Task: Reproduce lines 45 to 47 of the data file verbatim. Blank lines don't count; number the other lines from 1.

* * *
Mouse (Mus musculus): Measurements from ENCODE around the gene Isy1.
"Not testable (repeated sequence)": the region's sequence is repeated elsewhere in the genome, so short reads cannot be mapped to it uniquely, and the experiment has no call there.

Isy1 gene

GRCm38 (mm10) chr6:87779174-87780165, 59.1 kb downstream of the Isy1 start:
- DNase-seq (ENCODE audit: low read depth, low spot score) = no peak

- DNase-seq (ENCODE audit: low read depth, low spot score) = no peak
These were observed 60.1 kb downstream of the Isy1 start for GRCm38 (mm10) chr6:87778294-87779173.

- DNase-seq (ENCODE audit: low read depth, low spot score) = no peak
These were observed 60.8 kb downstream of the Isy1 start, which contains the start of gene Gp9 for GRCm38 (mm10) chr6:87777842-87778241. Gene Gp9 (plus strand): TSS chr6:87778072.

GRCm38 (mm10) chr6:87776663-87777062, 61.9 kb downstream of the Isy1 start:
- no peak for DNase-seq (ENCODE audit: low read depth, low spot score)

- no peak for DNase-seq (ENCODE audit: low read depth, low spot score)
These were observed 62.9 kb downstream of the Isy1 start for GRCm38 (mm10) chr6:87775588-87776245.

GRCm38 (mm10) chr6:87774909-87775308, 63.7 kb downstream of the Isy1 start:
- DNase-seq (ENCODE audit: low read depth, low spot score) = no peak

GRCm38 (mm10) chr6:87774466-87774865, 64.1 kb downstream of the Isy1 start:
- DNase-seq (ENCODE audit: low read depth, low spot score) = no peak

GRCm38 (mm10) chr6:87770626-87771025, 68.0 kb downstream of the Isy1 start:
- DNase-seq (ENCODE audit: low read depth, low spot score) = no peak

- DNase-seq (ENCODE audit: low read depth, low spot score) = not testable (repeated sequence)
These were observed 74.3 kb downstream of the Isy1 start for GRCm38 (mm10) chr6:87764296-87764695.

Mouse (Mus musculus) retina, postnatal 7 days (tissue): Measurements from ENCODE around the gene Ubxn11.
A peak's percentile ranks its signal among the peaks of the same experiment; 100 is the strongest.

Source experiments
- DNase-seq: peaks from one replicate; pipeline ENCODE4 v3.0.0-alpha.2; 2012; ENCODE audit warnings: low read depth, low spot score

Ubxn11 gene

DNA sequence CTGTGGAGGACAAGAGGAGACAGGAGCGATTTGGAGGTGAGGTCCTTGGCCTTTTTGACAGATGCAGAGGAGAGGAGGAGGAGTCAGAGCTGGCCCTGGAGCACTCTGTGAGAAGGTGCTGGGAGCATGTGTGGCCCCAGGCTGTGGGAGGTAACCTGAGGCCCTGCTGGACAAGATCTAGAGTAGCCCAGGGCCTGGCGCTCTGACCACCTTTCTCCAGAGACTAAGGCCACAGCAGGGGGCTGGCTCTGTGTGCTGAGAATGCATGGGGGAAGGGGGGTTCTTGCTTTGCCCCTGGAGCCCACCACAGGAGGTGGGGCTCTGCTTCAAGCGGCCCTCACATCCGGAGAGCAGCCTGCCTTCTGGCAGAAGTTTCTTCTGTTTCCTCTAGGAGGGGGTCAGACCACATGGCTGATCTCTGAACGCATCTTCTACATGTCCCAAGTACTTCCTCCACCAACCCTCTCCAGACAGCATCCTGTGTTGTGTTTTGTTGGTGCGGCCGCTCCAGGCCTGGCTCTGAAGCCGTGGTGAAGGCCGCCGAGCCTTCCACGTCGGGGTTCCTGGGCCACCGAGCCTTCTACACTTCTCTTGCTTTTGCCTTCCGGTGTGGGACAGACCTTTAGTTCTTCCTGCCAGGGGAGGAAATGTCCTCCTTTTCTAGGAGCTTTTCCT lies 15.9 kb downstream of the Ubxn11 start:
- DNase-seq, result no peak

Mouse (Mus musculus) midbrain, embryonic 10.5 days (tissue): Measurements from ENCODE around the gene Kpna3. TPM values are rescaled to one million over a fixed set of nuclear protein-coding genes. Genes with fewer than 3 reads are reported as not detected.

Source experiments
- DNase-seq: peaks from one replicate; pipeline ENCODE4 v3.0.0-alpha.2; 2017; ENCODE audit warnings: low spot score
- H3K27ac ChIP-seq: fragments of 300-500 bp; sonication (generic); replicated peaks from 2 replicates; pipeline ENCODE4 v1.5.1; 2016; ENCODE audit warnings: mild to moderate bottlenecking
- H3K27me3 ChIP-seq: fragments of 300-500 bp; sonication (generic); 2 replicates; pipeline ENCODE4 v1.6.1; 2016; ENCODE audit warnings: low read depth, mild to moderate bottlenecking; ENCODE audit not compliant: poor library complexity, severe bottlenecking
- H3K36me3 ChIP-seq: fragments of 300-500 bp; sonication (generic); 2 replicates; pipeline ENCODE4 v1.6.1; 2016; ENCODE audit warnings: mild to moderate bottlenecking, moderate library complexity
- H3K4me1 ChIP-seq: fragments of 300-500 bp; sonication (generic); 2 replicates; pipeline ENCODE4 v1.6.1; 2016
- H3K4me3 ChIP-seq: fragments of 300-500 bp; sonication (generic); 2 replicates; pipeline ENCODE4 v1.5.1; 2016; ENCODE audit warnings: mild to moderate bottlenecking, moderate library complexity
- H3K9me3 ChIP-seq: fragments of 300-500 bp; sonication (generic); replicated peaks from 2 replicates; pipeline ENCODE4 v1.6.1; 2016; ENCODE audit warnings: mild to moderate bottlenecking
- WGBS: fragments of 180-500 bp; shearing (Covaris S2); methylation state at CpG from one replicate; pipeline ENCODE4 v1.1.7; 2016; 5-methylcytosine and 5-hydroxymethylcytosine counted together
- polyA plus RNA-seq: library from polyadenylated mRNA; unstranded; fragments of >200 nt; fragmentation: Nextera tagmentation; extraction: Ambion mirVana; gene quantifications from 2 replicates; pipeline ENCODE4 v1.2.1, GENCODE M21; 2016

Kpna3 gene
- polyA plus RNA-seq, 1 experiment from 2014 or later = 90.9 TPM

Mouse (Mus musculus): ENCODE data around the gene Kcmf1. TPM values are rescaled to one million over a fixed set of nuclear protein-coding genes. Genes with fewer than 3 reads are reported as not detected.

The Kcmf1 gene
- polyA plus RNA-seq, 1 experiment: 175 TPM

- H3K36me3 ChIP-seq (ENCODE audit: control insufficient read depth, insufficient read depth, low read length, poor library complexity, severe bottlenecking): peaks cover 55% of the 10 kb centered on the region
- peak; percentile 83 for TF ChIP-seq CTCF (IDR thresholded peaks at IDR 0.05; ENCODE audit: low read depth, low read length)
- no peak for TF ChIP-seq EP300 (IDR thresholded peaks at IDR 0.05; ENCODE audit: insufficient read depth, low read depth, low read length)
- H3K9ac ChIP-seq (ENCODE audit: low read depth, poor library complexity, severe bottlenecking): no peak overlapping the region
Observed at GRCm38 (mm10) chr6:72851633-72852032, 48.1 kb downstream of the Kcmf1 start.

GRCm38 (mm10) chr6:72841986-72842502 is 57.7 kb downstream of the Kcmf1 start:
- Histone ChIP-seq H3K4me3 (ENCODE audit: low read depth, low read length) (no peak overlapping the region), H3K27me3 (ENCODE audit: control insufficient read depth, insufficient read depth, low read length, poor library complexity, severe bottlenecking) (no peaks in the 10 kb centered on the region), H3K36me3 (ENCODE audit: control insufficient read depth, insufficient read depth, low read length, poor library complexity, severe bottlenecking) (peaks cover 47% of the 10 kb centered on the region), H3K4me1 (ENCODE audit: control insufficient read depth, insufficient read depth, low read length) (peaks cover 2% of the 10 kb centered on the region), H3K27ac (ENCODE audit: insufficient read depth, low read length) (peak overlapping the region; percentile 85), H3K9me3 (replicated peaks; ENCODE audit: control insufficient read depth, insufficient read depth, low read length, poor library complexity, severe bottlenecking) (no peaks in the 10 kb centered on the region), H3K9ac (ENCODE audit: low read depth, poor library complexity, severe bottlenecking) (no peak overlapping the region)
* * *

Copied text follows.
- H3K36me3 ChIP-seq (ENCODE audit: control insufficient read depth, insufficient read depth, low read length, poor library complexity, severe bottlenecking): peaks cover 55% of the 10 kb centered on the region
- peak; percentile 83 for TF ChIP-seq CTCF (IDR thresholded peaks at IDR 0.05; ENCODE audit: low read depth, low read length)
- no peak for TF ChIP-seq EP300 (IDR thresholded peaks at IDR 0.05; ENCODE audit: insufficient read depth, low read depth, low read length)